edgings. Her beautiful crocheted baby blankets and outfits
have been treasured gifts.
moved into the now Sacred Heart Monastery, Sister Alma
wrote, “When, God willing, I will live to see my
community in its new monastery, I will help create community
within its new surroundings and I will continue to pray for
those who have ministries outside the monastery. I will
pray that the members of our community will, by their
example, spread peace and harmony to our surrounding
community and attract new members to our community.”
I did not
know much about what was going on at Sacred Heart during my
growing up years but I hear tell that while advisor of some
of the classes at SHA some girls got away with murder and
Alma was known to join in. At Alumnae gatherings she
continued to be their favorite. She was always present at
alumnae gatherings up to her 93rd birthday, I have heard
stories that as study hall moderator she tatted as she
sternly paced the floor – had a pretty good memory as one
girl was known to have asked to use the bathroom two
evenings in a row and was told no the second night because
she had gone the night before.
in community, when Mother Amelia was prioress, I hear tell
that Sister Alma, as sub-prioress, pretty much ran the show
as Mother Amelia was often ill. They were best of friends.
Why do I
say “Thanks be to God for his indescribable gift! Sister
one she is my aunt, she prayed me into this community which
I love and for which I am grateful.
been a model to me and to our community of a generous and
cheerful giver. She was very good at everything she did both
at Sacred Heart Academy and in religious life. Until age 94
she remained an excellent typist. She would type anything
for me, or for others, that was asked of her, she could
skillfully email to me or to others what she typed, she
assisted Sister Helen in the business office using excel
with exactness. She liked being asked and loved doing for
others. She never wasted time. At the switchboard she could
be seen crocheting or tatting. Each of her family members
owns a tatted rosary and many other tatted items. Late into
the night she would pray the rosary with a tape or CD player
while she tatted She loved to watch football and tape the
games for Sister Helen – again while she tatted. She wanted
to be helpful and often asked how she could be. I called
Archbishop Daniel Kucera a few days ago to apprise him of
Alma’s declining health. He was most complimentary of her
ten years of service to now Benedictine University as
Financial Aid Director which leads me and all of us to say
Thanks be to God for his indescribable gift! Sister Mary
most attentive to presence at Mass and Divine Office.
Whether in the basket on her power scooter or on her walker
she always had the worship aid The Word of God Among us.
family was most present to us. We have seen her brothers and
sisters and their families often at jubilees. Now her Sister
Jeanne and family is all that is left on earth. They have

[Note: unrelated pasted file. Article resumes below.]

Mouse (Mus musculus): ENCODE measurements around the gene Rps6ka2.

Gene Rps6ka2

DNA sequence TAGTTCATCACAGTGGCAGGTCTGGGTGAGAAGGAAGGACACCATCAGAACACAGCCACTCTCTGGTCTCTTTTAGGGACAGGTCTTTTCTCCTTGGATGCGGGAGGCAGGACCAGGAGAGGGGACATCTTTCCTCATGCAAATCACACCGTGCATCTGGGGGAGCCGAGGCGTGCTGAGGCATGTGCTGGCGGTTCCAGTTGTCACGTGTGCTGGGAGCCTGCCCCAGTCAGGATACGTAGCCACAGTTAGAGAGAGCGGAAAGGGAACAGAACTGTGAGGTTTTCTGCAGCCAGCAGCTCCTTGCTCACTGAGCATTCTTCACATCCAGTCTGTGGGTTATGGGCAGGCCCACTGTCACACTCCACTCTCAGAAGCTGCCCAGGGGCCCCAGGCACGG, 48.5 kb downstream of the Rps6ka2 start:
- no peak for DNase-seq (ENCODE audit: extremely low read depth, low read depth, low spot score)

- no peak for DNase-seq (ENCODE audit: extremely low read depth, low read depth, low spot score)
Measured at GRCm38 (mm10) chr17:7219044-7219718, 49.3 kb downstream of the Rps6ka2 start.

been most faithful to keeping in touch with telephone calls
to Sister Alma, letters from her niece Mary Kaye and
multiple trips to Lisle from her nieces and nephews.
loved her desserts especially chocolate and ice cream. The
first item on her tray for meals was always the dessert.
Before Sister Afra, who was very thoughtful about seeing to
Alma’s ice cream needs, went back to Africa she charged me
with giving Alma ice cream at bedtime. An easy task because
she was always grateful. Of course I enjoyed ice cream as
a late person for going to bed. Lately, I peeked in on her.
One night – late- she was out of her room and I found her
walking with her walker in the corridor in our St. Walburga
Care Center. I said, Alma what are you still doing up? Her
reply-Just what you are doing – walking the corridor – no, I
am raiding the cookie jar
good to us. She knew when to quit – be it teaching, driving,
giving up jobs she loved, giving up her power scooter, her
tatting and with less ease her bedroom.
Alma, we say goodbye to your earthly presence among us. You
have modeled for us one who sowed and reaped bountifully.
You have done it, without sadness or compulsion, for you
knew that God loves a cheerful giver.
are being enriched in every way for all your generosity,
through the evidence of your service, you have glorified
God, and we now ask you to intercede to God for our needs
and we give thanks to God for you, his indescribable gift!
Reflection for Sister Mary Andrea Kallus, OSB
Wake Service- x, 2013
By Sister Carolyn Sieg, OSB
is to Pray
struggled to put my thoughts about Sister Andrea down on
paper, with pen in hand, two things came readily to mind:
Bless us, Oh Lord, and these thy gifts which we are about to
receive from thy bounty, through Christ, Our Lord.
a time would be the other way to begin this ordinary - as
well as extraordinary story of our sister, Andrea.
Josephine Kallus, the 4th of twelve children of Robert and
Cecilia Kallus in a story book hamlet called Hostyn, Texas.
Josephine lived an idyllic childhood as a farmer/rancher's
daughter helping out at home and with her brother's and
sisters. Out of this inner rhythm and harmony of a close
family came the "extraordinary call" for Josephine and 4 of
her sisters, to become Benedictines here at Sacred Heart.
Andrea came to live with us at the age of 19 in April of
1936 after hearing about the Benedictine Sisters, their
ministries and their commitment to hospitality, from two